Officials in Minnesota said Thursday that a third-party vendor performing work on a 911 system led to widespread service failures across the state, with similar disruptions reported in North Dakota and North Carolina.

Officials in Minnesota said Thursday that a third-party vendor performing work on a 911 system led to widespread service failures across the state, with similar disruptions reported in North Dakota and North Carolina.

The outage saw several cities and counties scramble to broadcast alternative emergency phone numbers through social media and other means during the hourlong disruption Wednesday afternoon.

Telecommunications company CenturyLink, which operates 911 networks in the three states, said it's investigating how the vendor's work led to the outage.

Minnesota's Emergency Communications Networks Director Dana Wahlberg said some callers were still able to reach emergency services during the interruption before service returned to normal at 5:30 p.m. Wednesday. The department said it's reviewing how many of the state's 102 emergency centers were impacted.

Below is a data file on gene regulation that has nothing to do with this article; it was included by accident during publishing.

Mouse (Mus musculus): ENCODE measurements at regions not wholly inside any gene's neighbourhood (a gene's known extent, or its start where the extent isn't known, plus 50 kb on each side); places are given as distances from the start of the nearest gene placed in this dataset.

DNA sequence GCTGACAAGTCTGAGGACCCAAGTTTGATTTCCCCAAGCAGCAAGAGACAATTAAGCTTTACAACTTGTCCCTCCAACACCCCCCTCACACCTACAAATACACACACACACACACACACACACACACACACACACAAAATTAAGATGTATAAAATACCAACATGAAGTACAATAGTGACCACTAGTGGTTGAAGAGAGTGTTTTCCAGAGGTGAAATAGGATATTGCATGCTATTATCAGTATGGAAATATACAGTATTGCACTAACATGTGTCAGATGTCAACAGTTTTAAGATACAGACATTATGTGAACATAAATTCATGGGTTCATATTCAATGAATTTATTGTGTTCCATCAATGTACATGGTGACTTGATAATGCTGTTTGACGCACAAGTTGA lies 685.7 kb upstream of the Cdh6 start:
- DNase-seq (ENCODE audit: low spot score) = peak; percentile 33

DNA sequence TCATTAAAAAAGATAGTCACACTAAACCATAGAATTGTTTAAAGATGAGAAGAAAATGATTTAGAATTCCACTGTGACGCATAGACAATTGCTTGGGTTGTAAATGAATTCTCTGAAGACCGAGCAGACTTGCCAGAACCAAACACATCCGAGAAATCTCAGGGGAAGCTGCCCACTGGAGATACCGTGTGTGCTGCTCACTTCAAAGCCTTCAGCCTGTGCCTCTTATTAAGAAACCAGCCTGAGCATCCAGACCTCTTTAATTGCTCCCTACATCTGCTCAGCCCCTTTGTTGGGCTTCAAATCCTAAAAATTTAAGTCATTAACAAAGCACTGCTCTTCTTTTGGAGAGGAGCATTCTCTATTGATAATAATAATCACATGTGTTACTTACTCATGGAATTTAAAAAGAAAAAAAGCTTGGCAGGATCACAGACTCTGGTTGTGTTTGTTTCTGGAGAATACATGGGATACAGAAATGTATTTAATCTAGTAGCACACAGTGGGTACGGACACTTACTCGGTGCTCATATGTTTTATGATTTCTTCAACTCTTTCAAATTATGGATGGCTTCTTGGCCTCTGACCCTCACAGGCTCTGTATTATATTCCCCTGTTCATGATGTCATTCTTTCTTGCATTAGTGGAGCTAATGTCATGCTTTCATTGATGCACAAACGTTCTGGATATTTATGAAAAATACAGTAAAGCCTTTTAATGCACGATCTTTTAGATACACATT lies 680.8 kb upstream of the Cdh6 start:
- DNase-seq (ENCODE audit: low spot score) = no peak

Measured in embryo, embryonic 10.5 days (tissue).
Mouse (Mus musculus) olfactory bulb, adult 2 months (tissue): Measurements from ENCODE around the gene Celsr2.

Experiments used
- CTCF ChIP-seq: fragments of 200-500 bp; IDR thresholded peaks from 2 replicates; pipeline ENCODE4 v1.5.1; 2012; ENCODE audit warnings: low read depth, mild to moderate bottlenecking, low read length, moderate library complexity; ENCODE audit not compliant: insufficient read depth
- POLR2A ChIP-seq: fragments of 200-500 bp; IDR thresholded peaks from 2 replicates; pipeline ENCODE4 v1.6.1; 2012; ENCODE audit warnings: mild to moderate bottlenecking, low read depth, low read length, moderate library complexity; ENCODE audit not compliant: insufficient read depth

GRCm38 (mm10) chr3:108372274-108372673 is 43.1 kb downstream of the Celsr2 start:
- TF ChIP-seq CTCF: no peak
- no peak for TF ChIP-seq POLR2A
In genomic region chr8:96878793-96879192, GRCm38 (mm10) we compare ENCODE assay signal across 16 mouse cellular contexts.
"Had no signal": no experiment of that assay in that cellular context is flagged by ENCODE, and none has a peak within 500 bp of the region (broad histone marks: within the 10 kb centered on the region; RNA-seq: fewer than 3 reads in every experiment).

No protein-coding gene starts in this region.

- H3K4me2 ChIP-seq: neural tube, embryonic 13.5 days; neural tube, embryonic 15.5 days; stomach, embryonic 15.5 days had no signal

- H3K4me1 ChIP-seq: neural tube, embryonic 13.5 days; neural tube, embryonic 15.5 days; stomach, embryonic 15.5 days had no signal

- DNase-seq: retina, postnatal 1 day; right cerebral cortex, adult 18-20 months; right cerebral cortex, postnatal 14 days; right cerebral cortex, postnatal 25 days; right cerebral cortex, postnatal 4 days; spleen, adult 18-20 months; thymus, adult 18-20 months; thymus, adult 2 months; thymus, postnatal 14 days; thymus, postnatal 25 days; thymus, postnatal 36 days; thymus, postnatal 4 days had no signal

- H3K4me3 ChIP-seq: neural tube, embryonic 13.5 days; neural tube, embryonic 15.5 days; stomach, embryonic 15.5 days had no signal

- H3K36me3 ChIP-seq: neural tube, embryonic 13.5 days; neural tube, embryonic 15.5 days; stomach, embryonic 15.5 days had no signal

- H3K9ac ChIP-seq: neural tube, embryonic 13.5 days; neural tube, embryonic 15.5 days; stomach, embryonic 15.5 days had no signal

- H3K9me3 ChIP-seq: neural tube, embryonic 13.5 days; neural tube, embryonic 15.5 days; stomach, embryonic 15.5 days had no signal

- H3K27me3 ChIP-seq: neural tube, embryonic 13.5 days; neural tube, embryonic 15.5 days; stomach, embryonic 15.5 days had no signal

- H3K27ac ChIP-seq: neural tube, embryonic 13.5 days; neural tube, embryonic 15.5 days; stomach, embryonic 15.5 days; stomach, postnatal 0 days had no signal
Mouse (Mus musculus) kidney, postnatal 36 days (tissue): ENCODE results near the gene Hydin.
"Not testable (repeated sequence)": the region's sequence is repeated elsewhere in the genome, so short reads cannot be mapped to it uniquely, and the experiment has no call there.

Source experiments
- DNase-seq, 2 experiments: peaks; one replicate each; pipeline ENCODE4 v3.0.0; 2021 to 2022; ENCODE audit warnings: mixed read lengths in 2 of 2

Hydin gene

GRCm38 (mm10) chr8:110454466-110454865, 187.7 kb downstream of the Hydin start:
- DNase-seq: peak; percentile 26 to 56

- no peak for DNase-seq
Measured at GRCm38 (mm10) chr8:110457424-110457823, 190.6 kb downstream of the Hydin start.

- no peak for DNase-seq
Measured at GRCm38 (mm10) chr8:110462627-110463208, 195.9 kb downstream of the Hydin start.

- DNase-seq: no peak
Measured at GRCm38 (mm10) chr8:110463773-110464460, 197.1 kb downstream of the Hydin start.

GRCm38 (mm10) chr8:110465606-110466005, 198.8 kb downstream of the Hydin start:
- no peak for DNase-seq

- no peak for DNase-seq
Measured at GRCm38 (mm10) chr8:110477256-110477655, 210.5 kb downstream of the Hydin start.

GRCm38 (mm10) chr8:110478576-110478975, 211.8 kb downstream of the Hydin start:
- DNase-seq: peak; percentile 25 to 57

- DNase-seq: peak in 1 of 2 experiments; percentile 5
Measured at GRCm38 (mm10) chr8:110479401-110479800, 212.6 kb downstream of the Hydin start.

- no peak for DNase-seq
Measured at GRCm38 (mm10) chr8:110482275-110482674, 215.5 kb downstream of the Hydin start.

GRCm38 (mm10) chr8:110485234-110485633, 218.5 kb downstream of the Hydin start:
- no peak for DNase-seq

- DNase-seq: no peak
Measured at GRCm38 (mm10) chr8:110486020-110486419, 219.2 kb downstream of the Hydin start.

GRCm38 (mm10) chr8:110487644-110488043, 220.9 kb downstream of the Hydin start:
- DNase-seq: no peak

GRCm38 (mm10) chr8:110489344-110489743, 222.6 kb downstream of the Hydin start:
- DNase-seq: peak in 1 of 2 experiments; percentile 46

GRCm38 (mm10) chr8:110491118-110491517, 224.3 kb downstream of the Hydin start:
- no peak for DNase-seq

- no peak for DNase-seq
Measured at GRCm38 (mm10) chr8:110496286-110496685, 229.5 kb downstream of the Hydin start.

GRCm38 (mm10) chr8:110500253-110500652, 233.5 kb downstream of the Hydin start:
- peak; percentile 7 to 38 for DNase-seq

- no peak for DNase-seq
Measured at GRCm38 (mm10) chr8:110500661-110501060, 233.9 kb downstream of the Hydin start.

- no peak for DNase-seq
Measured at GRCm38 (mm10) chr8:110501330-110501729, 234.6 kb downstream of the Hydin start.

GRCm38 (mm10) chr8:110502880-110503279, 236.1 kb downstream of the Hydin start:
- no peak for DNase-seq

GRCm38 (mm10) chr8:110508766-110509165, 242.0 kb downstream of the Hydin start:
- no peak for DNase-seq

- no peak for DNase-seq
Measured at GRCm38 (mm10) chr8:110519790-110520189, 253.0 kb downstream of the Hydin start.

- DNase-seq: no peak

Wahlberg said she expects 911 to work because it "is a vital service not only in Minnesota but across the nation."

CenturyLink Spokesman Frank Tutalo confirmed in a brief statement Thursday that a third-party vendor's work impacted 911 services. He did not immediately return messages seeking comment on the vendor and the scope of the outage.

CenturyLink has been Minnesota's emergency network provider for the past seven years and is in its second year of a five-year contract.

In 2015, the Federal Communications Commission fined the company $16 million for a six-hour 911 outage in 2014 that affected more than 10 million people in Minnesota, Washington and North Carolina.

Emergency network contractors are required to submit a report within 14 business days after an outage.

"We will expect concrete data to guide us to understanding what the issue was," Wahlberg said.